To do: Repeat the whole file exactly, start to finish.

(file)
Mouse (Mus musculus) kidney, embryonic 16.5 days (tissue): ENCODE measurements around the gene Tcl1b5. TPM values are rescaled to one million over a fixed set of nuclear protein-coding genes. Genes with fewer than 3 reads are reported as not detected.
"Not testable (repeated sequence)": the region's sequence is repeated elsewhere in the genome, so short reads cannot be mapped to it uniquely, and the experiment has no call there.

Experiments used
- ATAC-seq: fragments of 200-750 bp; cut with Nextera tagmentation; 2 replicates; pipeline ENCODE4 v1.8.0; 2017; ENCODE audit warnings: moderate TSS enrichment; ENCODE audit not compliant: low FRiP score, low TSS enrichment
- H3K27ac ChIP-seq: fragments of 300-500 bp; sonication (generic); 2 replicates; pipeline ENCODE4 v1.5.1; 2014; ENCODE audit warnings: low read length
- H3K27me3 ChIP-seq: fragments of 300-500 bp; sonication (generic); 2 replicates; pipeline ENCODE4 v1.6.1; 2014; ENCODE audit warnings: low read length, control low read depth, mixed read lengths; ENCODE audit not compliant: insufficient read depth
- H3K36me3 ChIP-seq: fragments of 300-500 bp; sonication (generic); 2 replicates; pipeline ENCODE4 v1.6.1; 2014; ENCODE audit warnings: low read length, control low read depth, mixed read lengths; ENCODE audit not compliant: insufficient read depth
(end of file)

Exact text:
Mouse (Mus musculus) kidney, embryonic 16.5 days (tissue): ENCODE measurements around the gene Tcl1b5. TPM values are rescaled to one million over a fixed set of nuclear protein-coding genes. Genes with fewer than 3 reads are reported as not detected.
"Not testable (repeated sequence)": the region's sequence is repeated elsewhere in the genome, so short reads cannot be mapped to it uniquely, and the experiment has no call there.

Experiments used
- ATAC-seq: fragments of 200-750 bp; cut with Nextera tagmentation; 2 replicates; pipeline ENCODE4 v1.8.0; 2017; ENCODE audit warnings: moderate TSS enrichment; ENCODE audit not compliant: low FRiP score, low TSS enrichment
- H3K27ac ChIP-seq: fragments of 300-500 bp; sonication (generic); 2 replicates; pipeline ENCODE4 v1.5.1; 2014; ENCODE audit warnings: low read length
- H3K27me3 ChIP-seq: fragments of 300-500 bp; sonication (generic); 2 replicates; pipeline ENCODE4 v1.6.1; 2014; ENCODE audit warnings: low read length, control low read depth, mixed read lengths; ENCODE audit not compliant: insufficient read depth
- H3K36me3 ChIP-seq: fragments of 300-500 bp; sonication (generic); 2 replicates; pipeline ENCODE4 v1.6.1; 2014; ENCODE audit warnings: low read length, control low read depth, mixed read lengths; ENCODE audit not compliant: insufficient read depth